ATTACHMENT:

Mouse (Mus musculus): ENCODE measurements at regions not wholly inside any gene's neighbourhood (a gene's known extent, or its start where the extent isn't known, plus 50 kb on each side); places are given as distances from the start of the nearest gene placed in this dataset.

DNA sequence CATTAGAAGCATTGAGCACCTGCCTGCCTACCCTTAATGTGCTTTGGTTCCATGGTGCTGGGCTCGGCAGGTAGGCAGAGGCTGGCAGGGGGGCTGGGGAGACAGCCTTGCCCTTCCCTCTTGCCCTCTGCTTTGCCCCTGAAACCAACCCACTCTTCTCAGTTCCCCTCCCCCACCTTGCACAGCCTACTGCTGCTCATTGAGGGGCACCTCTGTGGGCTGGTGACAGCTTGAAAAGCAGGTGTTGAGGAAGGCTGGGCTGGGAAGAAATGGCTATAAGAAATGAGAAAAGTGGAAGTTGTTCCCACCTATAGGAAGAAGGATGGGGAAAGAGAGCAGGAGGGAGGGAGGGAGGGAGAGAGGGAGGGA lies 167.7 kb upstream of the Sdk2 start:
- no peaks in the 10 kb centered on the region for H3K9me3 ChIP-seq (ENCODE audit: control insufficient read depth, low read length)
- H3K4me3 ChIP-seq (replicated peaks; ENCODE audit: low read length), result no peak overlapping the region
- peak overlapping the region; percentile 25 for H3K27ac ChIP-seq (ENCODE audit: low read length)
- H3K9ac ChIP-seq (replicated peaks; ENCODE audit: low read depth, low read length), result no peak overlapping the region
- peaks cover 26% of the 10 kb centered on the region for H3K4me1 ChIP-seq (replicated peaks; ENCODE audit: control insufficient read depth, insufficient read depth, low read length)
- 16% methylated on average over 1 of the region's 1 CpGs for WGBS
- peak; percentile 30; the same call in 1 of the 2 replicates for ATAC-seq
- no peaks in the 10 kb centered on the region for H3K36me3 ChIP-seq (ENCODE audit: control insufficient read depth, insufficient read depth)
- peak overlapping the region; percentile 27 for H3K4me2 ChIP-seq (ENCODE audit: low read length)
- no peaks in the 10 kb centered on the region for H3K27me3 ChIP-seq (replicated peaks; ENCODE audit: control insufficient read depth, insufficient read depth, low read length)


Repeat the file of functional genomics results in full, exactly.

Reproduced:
Mouse (Mus musculus): ENCODE measurements at regions not wholly inside any gene's neighbourhood (a gene's known extent, or its start where the extent isn't known, plus 50 kb on each side); places are given as distances from the start of the nearest gene placed in this dataset.

DNA sequence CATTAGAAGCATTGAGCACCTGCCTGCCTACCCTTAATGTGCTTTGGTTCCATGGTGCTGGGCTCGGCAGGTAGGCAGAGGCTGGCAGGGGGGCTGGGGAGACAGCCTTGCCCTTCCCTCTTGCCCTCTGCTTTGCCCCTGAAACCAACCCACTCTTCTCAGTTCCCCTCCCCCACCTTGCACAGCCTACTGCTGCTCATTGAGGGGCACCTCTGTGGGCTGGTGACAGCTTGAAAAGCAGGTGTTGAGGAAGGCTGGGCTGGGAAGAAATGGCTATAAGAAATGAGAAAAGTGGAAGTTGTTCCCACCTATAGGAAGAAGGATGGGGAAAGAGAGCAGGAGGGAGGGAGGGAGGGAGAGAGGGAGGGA lies 167.7 kb upstream of the Sdk2 start:
- no peaks in the 10 kb centered on the region for H3K9me3 ChIP-seq (ENCODE audit: control insufficient read depth, low read length)
- H3K4me3 ChIP-seq (replicated peaks; ENCODE audit: low read length), result no peak overlapping the region
- peak overlapping the region; percentile 25 for H3K27ac ChIP-seq (ENCODE audit: low read length)
- H3K9ac ChIP-seq (replicated peaks; ENCODE audit: low read depth, low read length), result no peak overlapping the region
- peaks cover 26% of the 10 kb centered on the region for H3K4me1 ChIP-seq (replicated peaks; ENCODE audit: control insufficient read depth, insufficient read depth, low read length)
- 16% methylated on average over 1 of the region's 1 CpGs for WGBS
- peak; percentile 30; the same call in 1 of the 2 replicates for ATAC-seq
- no peaks in the 10 kb centered on the region for H3K36me3 ChIP-seq (ENCODE audit: control insufficient read depth, insufficient read depth)
- peak overlapping the region; percentile 27 for H3K4me2 ChIP-seq (ENCODE audit: low read length)
- no peaks in the 10 kb centered on the region for H3K27me3 ChIP-seq (replicated peaks; ENCODE audit: control insufficient read depth, insufficient read depth, low read length)